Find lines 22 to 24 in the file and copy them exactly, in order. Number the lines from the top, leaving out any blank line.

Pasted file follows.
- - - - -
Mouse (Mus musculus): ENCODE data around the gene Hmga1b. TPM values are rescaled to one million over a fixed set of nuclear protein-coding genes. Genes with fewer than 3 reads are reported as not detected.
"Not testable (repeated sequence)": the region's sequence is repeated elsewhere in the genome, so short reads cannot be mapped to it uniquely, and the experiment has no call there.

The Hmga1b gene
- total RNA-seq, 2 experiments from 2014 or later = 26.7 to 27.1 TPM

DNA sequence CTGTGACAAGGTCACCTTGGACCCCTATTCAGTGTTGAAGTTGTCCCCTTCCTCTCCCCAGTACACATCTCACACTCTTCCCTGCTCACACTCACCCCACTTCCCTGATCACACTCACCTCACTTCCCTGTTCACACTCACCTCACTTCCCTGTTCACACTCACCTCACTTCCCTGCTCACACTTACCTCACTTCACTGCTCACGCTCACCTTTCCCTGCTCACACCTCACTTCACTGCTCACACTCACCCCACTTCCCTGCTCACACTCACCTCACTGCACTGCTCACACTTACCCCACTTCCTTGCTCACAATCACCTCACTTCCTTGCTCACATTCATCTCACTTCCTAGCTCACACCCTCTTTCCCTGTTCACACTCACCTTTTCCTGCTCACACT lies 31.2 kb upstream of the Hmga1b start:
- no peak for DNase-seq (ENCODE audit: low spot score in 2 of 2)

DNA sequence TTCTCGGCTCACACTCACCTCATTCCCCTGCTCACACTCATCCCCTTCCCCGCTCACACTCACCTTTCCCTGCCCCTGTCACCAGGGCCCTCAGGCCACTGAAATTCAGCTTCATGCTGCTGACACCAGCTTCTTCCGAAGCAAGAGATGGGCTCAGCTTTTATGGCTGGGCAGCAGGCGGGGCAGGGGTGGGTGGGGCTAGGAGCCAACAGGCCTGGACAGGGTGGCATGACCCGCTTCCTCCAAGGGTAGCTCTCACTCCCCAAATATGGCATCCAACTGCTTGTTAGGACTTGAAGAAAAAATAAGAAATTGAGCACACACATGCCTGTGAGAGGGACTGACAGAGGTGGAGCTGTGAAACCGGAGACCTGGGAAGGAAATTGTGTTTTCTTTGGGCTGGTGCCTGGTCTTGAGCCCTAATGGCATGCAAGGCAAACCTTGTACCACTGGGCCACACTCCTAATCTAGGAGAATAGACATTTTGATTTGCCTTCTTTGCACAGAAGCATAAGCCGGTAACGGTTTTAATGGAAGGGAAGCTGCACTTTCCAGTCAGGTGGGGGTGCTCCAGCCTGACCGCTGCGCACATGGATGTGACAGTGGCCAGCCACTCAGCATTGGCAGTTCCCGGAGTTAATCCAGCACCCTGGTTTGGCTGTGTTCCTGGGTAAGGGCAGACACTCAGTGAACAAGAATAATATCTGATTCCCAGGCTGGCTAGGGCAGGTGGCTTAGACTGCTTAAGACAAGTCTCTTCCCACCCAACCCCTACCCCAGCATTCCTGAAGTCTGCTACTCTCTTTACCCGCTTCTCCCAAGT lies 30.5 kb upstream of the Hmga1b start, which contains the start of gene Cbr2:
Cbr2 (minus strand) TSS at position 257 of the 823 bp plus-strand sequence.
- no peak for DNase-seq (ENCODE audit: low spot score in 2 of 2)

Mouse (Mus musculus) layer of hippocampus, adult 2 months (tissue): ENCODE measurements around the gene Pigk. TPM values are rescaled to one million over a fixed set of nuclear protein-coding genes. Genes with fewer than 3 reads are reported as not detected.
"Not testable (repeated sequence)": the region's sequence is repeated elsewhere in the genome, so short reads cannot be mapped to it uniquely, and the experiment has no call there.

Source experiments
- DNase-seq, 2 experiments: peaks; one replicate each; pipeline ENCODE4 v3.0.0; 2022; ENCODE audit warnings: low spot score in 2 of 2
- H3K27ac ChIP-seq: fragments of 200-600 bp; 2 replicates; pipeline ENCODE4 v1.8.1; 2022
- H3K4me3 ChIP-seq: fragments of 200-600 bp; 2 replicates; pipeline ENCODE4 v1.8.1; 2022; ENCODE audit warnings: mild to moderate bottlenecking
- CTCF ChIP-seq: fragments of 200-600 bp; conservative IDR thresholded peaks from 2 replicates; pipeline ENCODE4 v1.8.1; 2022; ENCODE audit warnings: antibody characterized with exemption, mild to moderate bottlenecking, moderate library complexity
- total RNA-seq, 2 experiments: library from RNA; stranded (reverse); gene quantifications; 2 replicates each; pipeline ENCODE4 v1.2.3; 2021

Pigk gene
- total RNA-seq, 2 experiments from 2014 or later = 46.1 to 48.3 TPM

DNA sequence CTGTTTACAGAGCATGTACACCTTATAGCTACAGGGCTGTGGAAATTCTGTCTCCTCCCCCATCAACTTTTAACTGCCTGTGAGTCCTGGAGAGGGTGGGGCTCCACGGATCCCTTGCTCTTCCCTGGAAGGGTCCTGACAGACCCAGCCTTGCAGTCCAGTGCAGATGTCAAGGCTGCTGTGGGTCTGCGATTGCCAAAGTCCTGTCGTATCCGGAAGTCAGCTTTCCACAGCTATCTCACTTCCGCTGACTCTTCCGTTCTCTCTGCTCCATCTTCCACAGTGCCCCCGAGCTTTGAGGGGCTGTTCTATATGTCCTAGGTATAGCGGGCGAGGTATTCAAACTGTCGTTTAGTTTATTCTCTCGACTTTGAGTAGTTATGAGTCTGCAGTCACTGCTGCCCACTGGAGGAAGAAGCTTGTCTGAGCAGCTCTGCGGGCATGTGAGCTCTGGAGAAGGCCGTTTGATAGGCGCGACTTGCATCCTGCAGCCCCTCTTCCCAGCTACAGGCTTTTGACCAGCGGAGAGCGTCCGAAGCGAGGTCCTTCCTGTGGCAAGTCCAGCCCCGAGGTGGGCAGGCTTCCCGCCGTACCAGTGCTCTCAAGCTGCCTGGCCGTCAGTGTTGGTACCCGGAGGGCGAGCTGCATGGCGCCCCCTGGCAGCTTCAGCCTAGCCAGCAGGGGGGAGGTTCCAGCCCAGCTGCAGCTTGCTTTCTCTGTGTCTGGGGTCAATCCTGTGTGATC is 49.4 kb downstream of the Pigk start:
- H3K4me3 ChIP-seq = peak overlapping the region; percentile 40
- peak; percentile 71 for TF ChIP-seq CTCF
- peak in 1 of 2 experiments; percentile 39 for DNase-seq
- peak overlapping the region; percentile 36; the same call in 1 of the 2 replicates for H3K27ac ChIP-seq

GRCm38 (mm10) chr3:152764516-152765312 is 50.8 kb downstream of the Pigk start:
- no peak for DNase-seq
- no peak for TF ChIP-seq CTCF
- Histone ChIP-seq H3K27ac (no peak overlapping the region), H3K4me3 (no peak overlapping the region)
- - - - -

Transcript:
- peak; percentile 71 for TF ChIP-seq CTCF
- peak in 1 of 2 experiments; percentile 39 for DNase-seq
- peak overlapping the region; percentile 36; the same call in 1 of the 2 replicates for H3K27ac ChIP-seq